3. The East Cape (North Island)
After my first visit to the East Cape in early 2018, I wrote a blog post titled “New Zealand’s Unpolished Gem”, which summed up perfectly how I felt about the area. The East Cape is a peninsular on the North Island about halfway up the east coast. As with almost all of New Zealand, the scenery is breathtaking, and like all my favourite places, it’s fairly remote. It also has a kind of old-school feeling about it, like visiting a place from years gone by. You start from either Gisborne or Otaki and travel around the peninsula following the coast. Highlights along the way are the 660 metre long wharf at Tologa Bay, watching the sunrise at the East Cape Lighthouse (the first place in the world to welcome the new day) and the magnificent whakairo (carvings) on Mount Hikurangi.
4. Mackenzie (South Island)
I’m a total ocean lover, which is why four out of my top five spots are at the ocean. But there is one particular inland area of New Zealand that has captured my heart: Mackenzie on the South Island. I first discovered this part of the country almost by accident when I wanted to escape a heatwave on the coast, and higher-up Mackenzie offered cooler temperatures. I’ve since been back several times and love it more each time. On a nice day, the scenery is just out of this world. The two glacial lakes, Lake Tekapo and Lake Pukaki, with their crazy turquoise colour and the snow-capped mountains around them, are breathtaking. Mt Cook, New Zealand’s highest mountain, is also part of this region, as is the idyllic lakeside village of Lake Tekapo with the famous chapel.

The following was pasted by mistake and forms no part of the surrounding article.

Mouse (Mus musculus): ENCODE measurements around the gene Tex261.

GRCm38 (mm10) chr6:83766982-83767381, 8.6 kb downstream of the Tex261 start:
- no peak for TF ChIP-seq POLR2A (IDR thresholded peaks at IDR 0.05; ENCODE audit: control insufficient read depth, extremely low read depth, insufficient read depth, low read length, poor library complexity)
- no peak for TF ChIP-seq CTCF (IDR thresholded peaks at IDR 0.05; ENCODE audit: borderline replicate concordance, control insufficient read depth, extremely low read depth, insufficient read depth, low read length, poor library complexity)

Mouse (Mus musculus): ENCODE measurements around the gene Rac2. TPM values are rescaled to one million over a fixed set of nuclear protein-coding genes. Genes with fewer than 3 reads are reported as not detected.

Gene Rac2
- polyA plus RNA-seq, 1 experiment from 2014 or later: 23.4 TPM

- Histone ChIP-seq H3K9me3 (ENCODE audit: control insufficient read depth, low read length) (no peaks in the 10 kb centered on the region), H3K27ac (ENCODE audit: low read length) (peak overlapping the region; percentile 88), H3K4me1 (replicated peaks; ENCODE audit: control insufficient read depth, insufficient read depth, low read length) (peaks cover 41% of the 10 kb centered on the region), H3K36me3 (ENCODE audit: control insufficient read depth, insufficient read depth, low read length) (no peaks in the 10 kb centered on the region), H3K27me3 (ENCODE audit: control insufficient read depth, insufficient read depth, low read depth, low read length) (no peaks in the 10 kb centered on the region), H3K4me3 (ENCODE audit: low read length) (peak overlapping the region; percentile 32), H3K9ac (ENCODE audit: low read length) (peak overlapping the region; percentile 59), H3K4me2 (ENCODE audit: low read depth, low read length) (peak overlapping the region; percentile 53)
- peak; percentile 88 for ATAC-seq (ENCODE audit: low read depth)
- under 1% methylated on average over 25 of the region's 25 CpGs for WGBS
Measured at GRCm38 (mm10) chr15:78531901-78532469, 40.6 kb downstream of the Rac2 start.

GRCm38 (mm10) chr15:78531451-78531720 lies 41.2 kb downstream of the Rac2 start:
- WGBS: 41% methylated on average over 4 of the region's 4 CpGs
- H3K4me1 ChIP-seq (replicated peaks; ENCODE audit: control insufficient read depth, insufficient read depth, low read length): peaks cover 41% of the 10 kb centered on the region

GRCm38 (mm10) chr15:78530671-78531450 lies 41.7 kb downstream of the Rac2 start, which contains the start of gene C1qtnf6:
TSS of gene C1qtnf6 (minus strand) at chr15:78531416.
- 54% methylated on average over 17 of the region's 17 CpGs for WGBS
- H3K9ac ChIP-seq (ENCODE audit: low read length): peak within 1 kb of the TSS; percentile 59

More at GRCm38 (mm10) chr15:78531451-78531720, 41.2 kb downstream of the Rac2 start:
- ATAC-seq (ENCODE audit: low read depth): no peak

5. Castlepoint (North Island)
Many Kiwis (New Zealanders) have never been to Castlepoint, and you won’t meet many international visitors here. In many other countries, this beautiful spot with the lighthouse perched on the rocks between two bays would probably be a top attraction. However, in a country like New Zealand that bursts with beautiful scenery, it’s often overlooked – partly perhaps because it’s a bit out of the way. Located in Wairarapa on the southeast coast of the North Island, it’s not really on the way to anywhere. But for those who have the time and like to explore off-the-beaten-track places, Castlepoint is absolutely worth a visit.
Vanlife in New Zealand
For the most part, New Zealand is the perfect country for vanlifers. It’s safe, there are lots of campgrounds, and there is so much to do and see – often close together so you don’t have to drive huge distances all the time. New Zealand also has a reputation as being an excellent place for free camping. However, it’s important to know that’s changing. While it’s still possible to free-camp in many parts of the country, there are ever more restrictions – and higher fines for those breaking the rules.
If you’re planning to explore New Zealand in a van and want to free-camp, I highly recommend familiarising yourself with the latest rules. These are changing almost every year right now, so it’s crucial to ensure you have access to up-to-date information. In particular, familiarise yourself with the Certified Self-Contained (CSC) standard. As I write this in October 2023, your van must be Certified Self-Contained to free-camp in most places. To make matters more complicated, the rules around the standard are changing, so a van that is Certified Self-Contained right now might not be so in a year or two. In short, do some research into all this when you plan your trip. Below are some resources to get you started.
Resources for Vanlife in New Zealand
- The CamperMate mobile app is quite possibly the most valuable resource for vanlife in New Zealand. It shows you where to find campgrounds, supermarkets, dump stations, public toilets, points of interest, and more.
- Check the Ministry of Business, Innovation & Employment (MBIE) website for the latest freedom camping rule.
- Motorhomes, Caravans & Destinations is New Zealand’s leading travel magazine and website. You will find many useful resources and inspiration for destinations on their website.
- If you want to buy a campervan, TradeMe (NZ’s eBay) is the best place to start. Facebook Marketplace is also an option, but be wary of scammers.
Maybe I will see you on the road in New Zealand one day!